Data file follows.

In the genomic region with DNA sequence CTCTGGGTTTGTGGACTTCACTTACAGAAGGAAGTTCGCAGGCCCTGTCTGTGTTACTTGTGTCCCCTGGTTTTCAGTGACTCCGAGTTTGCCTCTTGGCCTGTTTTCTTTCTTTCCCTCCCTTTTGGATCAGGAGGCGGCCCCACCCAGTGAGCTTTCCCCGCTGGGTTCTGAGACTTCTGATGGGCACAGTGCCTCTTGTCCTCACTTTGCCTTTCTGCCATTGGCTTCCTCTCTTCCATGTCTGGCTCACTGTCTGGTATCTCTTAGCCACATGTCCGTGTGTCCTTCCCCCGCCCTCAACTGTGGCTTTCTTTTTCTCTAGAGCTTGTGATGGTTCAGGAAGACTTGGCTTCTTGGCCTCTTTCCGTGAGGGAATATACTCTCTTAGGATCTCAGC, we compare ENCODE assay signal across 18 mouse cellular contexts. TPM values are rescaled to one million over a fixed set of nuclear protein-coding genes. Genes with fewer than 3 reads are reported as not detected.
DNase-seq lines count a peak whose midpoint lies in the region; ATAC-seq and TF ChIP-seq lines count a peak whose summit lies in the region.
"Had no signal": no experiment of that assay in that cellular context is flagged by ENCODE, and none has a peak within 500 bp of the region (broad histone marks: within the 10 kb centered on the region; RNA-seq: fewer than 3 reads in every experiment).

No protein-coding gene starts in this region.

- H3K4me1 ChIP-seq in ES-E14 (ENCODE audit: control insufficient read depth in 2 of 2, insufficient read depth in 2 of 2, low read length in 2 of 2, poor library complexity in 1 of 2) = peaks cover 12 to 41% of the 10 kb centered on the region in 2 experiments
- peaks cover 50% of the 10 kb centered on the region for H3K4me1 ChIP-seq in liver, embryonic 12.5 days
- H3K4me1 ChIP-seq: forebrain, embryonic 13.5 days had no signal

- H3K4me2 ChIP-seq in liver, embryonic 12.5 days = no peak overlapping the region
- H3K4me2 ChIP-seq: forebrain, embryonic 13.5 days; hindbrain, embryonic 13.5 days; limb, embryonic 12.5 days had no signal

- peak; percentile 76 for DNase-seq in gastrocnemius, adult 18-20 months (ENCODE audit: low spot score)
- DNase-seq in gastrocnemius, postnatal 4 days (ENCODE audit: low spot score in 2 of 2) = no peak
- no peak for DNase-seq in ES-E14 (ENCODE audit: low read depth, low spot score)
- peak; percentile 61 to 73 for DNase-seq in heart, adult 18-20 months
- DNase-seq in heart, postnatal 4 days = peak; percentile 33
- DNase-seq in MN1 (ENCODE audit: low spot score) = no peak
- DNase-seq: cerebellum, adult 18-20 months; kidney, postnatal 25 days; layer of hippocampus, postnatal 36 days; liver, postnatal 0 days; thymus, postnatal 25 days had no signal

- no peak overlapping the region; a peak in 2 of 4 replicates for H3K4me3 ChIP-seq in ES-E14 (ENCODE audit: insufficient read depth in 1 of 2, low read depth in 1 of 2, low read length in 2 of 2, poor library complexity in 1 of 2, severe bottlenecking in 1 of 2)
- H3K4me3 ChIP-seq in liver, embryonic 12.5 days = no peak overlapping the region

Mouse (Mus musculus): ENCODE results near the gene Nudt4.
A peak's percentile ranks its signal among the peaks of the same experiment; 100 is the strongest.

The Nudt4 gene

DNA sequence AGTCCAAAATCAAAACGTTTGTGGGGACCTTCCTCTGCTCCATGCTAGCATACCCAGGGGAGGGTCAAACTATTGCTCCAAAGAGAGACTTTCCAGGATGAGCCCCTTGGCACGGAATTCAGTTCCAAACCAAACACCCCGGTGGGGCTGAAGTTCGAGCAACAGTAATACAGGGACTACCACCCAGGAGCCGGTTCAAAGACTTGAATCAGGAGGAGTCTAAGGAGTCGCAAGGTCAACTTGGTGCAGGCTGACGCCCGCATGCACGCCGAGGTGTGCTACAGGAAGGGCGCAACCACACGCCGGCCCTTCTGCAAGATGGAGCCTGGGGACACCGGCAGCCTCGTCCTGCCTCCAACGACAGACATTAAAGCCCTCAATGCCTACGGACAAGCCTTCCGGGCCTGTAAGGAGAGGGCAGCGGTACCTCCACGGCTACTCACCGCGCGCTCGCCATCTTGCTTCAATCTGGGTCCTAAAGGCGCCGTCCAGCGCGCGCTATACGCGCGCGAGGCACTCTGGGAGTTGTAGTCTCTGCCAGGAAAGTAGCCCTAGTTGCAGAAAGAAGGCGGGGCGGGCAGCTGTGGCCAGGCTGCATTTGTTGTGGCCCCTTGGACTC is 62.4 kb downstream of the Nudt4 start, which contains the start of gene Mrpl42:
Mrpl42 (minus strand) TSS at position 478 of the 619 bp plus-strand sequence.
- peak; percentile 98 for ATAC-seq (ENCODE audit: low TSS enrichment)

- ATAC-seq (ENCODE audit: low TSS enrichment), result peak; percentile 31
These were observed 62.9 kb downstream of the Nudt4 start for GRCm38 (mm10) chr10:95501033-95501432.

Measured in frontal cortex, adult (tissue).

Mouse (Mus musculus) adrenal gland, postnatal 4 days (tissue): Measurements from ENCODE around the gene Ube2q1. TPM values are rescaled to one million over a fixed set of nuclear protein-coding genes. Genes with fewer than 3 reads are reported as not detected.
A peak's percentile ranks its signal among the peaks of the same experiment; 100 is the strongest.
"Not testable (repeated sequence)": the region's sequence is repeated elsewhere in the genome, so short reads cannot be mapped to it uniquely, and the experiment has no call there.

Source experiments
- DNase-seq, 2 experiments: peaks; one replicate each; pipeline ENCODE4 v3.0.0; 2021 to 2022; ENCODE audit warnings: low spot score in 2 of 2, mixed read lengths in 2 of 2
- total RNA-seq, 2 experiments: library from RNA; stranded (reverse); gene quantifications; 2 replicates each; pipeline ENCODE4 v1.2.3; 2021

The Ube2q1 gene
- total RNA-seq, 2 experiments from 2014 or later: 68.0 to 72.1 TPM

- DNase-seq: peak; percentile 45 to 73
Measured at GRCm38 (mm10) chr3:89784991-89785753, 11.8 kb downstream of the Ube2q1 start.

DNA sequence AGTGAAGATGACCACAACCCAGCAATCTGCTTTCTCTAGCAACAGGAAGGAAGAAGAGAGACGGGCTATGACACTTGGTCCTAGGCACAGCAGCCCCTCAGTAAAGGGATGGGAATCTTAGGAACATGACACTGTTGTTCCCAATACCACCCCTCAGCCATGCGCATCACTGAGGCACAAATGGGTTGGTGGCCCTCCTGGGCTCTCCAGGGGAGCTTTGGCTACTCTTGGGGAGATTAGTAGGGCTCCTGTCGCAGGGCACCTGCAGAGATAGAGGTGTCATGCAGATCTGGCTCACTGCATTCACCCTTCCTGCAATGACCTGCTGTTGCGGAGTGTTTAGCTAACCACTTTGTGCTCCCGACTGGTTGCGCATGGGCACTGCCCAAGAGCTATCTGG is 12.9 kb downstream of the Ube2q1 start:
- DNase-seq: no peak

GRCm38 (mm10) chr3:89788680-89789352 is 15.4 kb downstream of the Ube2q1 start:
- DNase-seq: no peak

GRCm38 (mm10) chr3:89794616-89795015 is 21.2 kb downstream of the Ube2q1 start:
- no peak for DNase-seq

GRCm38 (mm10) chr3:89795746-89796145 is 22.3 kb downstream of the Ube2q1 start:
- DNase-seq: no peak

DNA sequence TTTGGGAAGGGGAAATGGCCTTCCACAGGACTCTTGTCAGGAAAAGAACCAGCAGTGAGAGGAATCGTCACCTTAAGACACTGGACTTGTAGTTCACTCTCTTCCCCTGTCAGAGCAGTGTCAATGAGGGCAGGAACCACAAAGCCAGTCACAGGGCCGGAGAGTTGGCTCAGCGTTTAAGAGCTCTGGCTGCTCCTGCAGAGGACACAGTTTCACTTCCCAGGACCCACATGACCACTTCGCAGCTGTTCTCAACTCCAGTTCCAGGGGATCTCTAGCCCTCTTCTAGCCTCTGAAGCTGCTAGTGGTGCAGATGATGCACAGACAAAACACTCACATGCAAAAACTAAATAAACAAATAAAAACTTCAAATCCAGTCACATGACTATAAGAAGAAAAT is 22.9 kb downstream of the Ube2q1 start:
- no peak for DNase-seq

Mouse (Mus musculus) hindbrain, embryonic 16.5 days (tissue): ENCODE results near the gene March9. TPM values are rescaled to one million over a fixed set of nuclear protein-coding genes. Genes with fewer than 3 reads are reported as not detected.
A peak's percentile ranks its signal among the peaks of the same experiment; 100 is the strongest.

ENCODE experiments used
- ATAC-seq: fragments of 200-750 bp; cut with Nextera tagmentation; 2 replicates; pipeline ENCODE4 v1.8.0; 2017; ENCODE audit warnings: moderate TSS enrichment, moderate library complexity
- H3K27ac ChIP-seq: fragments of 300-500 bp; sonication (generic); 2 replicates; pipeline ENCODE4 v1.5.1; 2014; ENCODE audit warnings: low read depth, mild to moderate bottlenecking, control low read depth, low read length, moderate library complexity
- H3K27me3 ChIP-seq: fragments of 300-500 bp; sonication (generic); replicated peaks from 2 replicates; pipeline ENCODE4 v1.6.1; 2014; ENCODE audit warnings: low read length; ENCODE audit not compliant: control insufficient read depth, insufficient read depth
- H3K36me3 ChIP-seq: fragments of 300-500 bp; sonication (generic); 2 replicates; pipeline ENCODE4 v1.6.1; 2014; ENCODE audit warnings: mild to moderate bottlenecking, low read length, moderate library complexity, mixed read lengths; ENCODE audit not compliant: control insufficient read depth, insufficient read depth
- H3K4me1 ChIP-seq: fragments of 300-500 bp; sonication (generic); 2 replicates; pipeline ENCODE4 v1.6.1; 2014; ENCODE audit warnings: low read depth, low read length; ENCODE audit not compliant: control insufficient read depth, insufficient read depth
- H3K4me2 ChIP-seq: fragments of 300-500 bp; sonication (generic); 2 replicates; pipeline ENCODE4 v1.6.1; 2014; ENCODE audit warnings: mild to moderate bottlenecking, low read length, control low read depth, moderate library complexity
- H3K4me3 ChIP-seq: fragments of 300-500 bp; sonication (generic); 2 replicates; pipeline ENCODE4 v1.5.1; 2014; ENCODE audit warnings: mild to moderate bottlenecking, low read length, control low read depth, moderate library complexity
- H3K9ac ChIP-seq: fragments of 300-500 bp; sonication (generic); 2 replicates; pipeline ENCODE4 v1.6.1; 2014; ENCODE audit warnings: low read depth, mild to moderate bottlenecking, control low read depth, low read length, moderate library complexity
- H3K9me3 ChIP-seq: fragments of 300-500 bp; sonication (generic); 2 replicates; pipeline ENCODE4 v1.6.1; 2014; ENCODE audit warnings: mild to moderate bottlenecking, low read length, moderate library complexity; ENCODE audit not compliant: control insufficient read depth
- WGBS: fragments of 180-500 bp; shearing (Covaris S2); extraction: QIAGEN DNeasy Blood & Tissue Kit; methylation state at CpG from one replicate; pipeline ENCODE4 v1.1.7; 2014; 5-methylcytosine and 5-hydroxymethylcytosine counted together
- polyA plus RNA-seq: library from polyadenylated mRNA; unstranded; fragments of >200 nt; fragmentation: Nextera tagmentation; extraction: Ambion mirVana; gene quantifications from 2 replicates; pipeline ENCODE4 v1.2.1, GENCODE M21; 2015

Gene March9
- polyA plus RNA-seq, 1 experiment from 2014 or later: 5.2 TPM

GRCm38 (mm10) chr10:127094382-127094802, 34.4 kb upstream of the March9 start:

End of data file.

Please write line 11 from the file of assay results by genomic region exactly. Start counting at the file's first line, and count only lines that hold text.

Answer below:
- DNase-seq in gastrocnemius, postnatal 4 days (ENCODE audit: low spot score in 2 of 2) = no peak